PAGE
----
The next decade will test the foundations that have been built, as more students go through the schools and courses that we have developed. There have been plenty of great strides taken in the realm of partnerships with academia to support and pass on the craft of the game development. World class entertainment curriculum is being taught at schools like USC's Games program and DigiPen's Game Design curriculum.
However, there are forces working against us in educating the next generation. Rising tuition costs that dissuade creative risk taking, limits on classroom seat availability, competition from adjacent industries, among others.
Over the next few years, due to pressure from the coronavirus pandemic, game studios will force more development processes into remote work processes, accelerating the development of global talent. In effect, the regions with the most growth in game development expertise will be outside of the developed economies. Paired with developments in academia and online learning, we are in for a shift in the talent centers of the game industry as these other geographic regions grow.
As the cost of education continues to rise, the cost of a game development education does, too. Aspiring creators around the world would welcome an alternative to today's traditional route. I think we will see the rise of an effective online curriculum for game development in the near future. Educators will figure out the kinks in online learning during this trial run in lockdown. And games educators especially will be able to leverage their techniques in design to make very engaging coursework.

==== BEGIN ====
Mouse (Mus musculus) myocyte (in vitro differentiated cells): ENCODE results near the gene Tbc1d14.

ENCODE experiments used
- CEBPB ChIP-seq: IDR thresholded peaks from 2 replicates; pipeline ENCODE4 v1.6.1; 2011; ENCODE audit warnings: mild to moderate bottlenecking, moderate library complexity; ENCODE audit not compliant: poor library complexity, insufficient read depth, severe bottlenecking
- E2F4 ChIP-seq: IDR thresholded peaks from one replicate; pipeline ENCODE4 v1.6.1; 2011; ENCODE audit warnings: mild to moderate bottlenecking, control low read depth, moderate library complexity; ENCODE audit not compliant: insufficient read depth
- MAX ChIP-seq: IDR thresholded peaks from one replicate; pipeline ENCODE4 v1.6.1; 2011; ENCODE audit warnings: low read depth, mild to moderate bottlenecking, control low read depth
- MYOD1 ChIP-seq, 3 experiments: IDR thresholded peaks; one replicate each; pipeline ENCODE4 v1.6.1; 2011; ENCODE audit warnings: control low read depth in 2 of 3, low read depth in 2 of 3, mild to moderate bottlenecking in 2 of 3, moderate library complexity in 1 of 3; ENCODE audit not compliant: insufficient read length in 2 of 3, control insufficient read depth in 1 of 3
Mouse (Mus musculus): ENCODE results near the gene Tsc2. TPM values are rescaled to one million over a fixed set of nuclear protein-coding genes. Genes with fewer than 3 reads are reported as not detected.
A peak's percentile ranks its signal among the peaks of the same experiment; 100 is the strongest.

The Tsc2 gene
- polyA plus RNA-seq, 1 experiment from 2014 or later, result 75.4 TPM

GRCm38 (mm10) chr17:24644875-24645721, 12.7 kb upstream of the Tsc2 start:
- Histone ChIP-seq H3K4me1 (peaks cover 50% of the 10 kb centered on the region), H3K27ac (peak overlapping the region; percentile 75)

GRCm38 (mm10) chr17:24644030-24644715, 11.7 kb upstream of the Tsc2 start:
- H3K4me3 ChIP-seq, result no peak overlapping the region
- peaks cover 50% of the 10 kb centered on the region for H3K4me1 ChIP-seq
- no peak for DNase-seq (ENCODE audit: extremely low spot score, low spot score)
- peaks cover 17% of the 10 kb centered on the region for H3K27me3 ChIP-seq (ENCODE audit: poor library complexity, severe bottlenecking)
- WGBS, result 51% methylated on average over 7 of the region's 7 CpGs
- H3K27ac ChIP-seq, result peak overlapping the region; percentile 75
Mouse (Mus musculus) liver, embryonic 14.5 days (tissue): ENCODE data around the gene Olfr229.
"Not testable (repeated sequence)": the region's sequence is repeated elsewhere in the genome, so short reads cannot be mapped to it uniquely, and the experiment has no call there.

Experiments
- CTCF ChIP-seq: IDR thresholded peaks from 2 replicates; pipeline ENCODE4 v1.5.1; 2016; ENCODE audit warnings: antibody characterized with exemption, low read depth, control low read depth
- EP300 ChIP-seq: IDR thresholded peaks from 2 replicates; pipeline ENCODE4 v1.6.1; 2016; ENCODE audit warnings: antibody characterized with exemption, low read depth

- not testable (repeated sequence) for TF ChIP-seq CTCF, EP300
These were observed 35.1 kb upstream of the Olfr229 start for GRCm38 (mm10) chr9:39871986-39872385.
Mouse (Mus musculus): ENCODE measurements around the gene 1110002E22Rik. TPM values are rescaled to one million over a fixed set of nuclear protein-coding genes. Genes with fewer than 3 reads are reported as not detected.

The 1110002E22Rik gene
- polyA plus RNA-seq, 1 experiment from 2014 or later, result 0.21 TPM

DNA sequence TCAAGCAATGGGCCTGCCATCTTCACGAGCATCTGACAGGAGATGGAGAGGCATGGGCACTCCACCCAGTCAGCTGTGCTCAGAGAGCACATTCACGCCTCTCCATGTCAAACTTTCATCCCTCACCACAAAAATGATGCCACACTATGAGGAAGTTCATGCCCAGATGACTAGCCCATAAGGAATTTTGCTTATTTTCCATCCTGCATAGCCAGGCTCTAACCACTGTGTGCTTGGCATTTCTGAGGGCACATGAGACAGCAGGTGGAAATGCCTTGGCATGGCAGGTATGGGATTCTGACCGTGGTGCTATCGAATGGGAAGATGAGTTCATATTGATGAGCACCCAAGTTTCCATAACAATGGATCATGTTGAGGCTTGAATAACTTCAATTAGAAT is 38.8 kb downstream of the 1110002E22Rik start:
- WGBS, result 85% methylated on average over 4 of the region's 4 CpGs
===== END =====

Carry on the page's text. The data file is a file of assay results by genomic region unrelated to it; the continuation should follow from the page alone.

4. Cross-Media IP Strategies
Intellectual Property is becoming more and more important in the crowded market for attention. The latest advances in game and film technology are blurring the lines between the two media. On one side, game engines are becoming fully featured movie-making tools. On the other side, films are shooting on digital sound-stages with virtual backdrops.
Graphics have pretty much caught up. Games are close to reaching parity with films on CGI (both real and stylized). We can make realistic characters and motion-capture real actors performances for video games! The leading AAA games are using a lot of hollywood talent (actors) to perform in cinematic games.
I'll highlight the two major consequences of this.
The first consequence is that the means of production can be interchangeable between the two mediums. A few years ago, Square-Enix tried this with their flagship game Final Fantasy XV and the accompanying Kingsglaive movie. This first run attempt will surely open the way to more cross-media production. The reuse of creative assets opens a means to more efficient production from both industries when a game and a movie are made in tandem.
The second consequence is that games studios now have the ability to faithfully adapt existing IPs from the silver screen. In the past, a game adaptation of a film would look nothing like the movie, due to the limitations of graphics technology. Nowadays, a game can literally be a playable movie. To take a movie and create a near identical, playable experience opens up IPs to capture both the movie and the game market simultaneously.